Bioresource Technology 93 (2004) 59–62
Production of fructo-oligosaccharides from molasses by Aureobasidium pullulans cells H.T. Shin a, S.Y. Baig a, S.W. Lee a, D.S. Suh b, S.T. Kwon b, Y.B. Lim c, J.H. Lee
Department of Food and Life Science, Sungkyunkwan University, 300 Chunchun-dong, Jangan-gu, Suwon 440-746, South Korea Department of Genetic Engineering, Sungkyunkwan University, 300 Chunchun-dong, Jangan-gu, Suwon 440-746, South Korea c NEL Biotech Co., Ltd., 800-15 Duksan-ri, Samjuk-myon, Ansung 451-882, South Korea Institute of Life Science and Technology, Sungkyunkwan University, 300 Chunchun-dong, Jangan-gu, Suwon 440-746, South Korea b
Received 20 April 2003; received in revised form 30 June 2003; accepted 2 October 2003
Abstract Three diﬀerent strains of Aureobasidium pullulans were grown in batch cultures to compare their abilities for the production of fructo-oligosaccharides. Speciﬁc intracellular enzyme activity was the highest with strain KCCM 12017 and enzyme production was closely coupled to growth. Using A. pullulans cells, 166 g/l fructo-oligosaccharides was produced from 360 g/l molasses sugar as sucrose equivalent at 55 C and pH 5.5 after 24 h incubation. 2003 Elsevier Ltd. All rights reserved. Keywords: Aureobasidium pullulans; Enzyme reaction; Feed additive; Fructo-oligosaccharides; Molasses
1. Introduction Prebiotics are deﬁned as nondigestible food ingredients that beneﬁcially aﬀect the host by selectively stimulating the growth and/or activity of one or a limited number of bacterial species (Gibson and Roberfroid, 1995). Nondigestible oligosaccharides such as fructooligosaccharides (FOS) (Hidaka et al., 1987; Spiegel et al., 1994) and isomalto-oligosaccharides (Kohmoto et al., 1988; Shi et al., 2001) are prebiotics. The FOS, in which 1–3 fructose units are bound at the b-2,1 position of sucrose, are mainly composed of 1-kestose (GF2 ), nystose (GF3 ) and fructofuranosylnystose (GF4 ). The FOS have been shown to stimulate the growth of endogenous biﬁdobacteria. Therefore, the FOS are currently used in many food products. In addition, it has been reported that the addition of FOS to the diets of some animals results in improvements in feed eﬃciency, reduced diarrhea, and reduced smell in feces (Hidaka et al., 1987; Spiegel et al., 1994) although no improvements were achieved for lactating cows (Kobayashi and Eida, 1990) and weanling pigs (Farnworth et al., 1992; Houdijk et al., 1998). *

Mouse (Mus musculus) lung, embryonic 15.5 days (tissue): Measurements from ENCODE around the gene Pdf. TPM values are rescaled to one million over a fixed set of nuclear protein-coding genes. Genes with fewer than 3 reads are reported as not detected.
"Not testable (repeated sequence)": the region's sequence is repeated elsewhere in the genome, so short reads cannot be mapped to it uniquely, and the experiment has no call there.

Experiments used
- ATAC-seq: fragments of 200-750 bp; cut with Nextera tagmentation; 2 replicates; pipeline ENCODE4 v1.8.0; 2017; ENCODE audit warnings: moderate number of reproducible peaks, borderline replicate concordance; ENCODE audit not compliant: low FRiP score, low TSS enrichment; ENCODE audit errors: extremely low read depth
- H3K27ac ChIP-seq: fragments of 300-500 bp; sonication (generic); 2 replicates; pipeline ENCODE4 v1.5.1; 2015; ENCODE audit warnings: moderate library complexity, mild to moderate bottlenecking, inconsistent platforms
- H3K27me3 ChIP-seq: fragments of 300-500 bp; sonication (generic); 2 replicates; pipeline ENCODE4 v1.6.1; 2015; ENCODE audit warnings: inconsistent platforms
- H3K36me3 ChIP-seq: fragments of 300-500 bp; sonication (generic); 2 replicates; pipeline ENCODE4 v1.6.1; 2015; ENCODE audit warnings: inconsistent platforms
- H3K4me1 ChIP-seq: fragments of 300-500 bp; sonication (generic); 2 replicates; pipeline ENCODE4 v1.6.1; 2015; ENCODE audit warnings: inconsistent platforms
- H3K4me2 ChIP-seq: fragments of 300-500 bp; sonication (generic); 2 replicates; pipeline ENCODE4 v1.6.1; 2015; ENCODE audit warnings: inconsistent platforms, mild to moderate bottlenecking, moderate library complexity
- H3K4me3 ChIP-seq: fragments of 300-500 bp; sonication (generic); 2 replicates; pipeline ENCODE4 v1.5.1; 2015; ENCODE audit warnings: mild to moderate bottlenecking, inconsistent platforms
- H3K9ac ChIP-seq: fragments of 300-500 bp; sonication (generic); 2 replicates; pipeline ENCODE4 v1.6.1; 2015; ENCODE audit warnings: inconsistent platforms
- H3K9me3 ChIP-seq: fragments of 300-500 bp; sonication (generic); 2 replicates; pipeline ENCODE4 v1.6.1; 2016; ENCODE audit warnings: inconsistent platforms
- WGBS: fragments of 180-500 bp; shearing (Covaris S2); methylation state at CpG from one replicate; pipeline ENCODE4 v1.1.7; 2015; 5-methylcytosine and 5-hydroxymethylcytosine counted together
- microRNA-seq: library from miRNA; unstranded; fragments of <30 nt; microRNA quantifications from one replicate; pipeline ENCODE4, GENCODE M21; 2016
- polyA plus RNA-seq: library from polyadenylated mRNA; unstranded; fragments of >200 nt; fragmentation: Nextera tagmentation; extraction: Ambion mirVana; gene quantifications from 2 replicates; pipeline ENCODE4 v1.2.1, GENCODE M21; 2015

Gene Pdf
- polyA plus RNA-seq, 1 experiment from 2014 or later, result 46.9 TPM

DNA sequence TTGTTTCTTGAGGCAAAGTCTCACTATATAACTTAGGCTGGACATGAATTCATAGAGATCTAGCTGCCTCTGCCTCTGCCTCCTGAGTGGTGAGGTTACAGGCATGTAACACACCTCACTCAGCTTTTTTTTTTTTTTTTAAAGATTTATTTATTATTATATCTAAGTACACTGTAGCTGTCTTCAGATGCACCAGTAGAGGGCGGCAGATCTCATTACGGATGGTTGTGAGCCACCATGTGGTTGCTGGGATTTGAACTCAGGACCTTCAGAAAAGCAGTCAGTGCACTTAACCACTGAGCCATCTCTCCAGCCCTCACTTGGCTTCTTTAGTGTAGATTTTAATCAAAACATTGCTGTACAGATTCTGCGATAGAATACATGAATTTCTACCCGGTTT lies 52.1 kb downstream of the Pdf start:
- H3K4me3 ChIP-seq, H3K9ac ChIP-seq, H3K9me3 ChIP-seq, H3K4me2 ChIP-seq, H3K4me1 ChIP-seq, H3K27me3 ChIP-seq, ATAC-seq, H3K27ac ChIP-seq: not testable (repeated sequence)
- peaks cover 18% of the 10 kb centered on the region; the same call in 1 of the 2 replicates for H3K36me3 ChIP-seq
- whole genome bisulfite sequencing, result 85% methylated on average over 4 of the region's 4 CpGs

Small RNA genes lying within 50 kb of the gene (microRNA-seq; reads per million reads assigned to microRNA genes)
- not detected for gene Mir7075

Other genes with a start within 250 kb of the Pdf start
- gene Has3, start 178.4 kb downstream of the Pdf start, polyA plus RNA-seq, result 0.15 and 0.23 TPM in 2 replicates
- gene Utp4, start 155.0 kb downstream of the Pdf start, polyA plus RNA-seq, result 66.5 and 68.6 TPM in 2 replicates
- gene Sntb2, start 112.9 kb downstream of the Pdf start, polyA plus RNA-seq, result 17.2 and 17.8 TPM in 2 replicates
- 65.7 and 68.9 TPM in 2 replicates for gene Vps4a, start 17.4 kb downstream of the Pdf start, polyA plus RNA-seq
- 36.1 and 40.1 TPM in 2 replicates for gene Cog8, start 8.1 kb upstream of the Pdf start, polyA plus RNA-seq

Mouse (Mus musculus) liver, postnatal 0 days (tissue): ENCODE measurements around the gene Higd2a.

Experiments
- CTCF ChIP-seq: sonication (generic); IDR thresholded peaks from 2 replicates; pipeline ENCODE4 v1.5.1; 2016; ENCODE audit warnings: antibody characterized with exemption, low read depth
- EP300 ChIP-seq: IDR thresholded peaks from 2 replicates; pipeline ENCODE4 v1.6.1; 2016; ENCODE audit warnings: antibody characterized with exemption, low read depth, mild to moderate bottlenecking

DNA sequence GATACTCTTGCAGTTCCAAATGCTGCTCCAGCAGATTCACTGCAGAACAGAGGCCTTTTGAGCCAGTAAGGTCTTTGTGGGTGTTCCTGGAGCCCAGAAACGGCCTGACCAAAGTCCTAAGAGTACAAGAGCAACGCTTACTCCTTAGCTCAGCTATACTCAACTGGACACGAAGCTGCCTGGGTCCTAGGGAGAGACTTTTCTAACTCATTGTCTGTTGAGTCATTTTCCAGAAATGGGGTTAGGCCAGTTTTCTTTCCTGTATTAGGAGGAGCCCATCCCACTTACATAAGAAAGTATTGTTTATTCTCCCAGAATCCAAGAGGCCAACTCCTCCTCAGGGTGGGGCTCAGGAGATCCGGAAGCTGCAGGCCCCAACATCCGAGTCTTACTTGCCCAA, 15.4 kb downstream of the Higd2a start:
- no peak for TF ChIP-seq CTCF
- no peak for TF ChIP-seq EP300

Corresponding author. Fax: +82-31-290-7884. E-mail address: [email protected]
0960-8524/$ - see front matter 2003 Elsevier Ltd. All rights reserved. doi:10.1016/j.biortech.2003.10.008
Food-grade FOS are being produced commercially from pure sucrose using an intracellular enzyme from Aspergillus (Hidaka et al., 1988; Hirayama et al., 1989) or Aureobasidium (Yun et al., 1990). In order to use the FOS as a feed additive extensively, it is necessary to reduce production costs. This goal can be achieved by process improvements together with strain development and genetic manipulation (Rehm et al., 1998; Yanai et al., 2001). In the present study, an evaluation with a most promising strain of Aureobasidium pullulans was carried out on molasses as a source of sucrose because pure sucrose is a rather expensive material for feedgrade FOS production.
2. Methods 2.1. Strains Various strains of A. pullulans used in this study were obtained from Korea Research Institute of Bioscience and Biotechnology (Daejon, Korea) and the Korean Federation of Culture Collections (Seoul, Korea). These strains were maintained on agar plates containing stock medium (sucrose 50 g/l, yeast extract 2 g/l; pH 5.5) at 4 C and subcultured biweekly.
H.T. Shin et al. / Bioresource Technology 93 (2004) 59–62
2.2. Materials 1-Kestose, nystose, and fructofuranosylnystose were purchased from Wako Pure Chemical Industries (Osaka, Japan) and molasses was obtained from CJ Corporation (Seoul, Korea). Other chemicals used were reagent grade. 2.3. Culture conditions Five milliliter of inoculum grown on a seed medium containing sucrose (10 g/l) plus yeast extract (2 g/l) for two days were transferred to a 250 ml ﬂask containing 45 ml of main growth medium and cultured at 28 C for three days at 100 rpm (Shaking Incubator Model SKI/ 1000R, Johnsam, Korea). The main medium consisted of (g/l): sucrose, 100; yeast extract, 10; K2 HPO4 , 5; MgSO4 Æ 7H2 O, 0.5; and NaNO3 , 15. 2.4. Enzyme assay During the cultivation, 5 ml of the culture broth was centrifuged using a table-top centrifuge (5000 rpm) for 10 min at room temperature and the supernatant was collected for the determination of extracellular enzyme activity. The cells centrifuged from the 5 ml culture broth were washed and resuspended up to 5 ml with saline and then used for the determination of intracellular enzyme activity. Enzyme (fructosyltransferase EC 22.214.171.124) activity was determined by a method described previously (Jung et al., 1989). One unit (1 U) deﬁned as the amount of enzyme activity required to produce 1 lmol of glucose/min under the following conditions: (a) pH 5.5, (b) temperature 55 C, (c) reaction time 1 h, (d) reaction mixture consisting of the following composition: 7.5 ml of sucrose 800 g/l, 2.3 ml of 0.1 M citrate buﬀer (pH 5.5), and 0.2 ml enzyme sample. The enzyme reaction was stopped by heating at 100 C for 15 min and the released glucose from the enzyme reaction was measured by glucose oxidase–peroxidase (Sigma catalog number 315-100) at 505 nm using a spectrophotometer (Hewlett Packard 8453, Germany).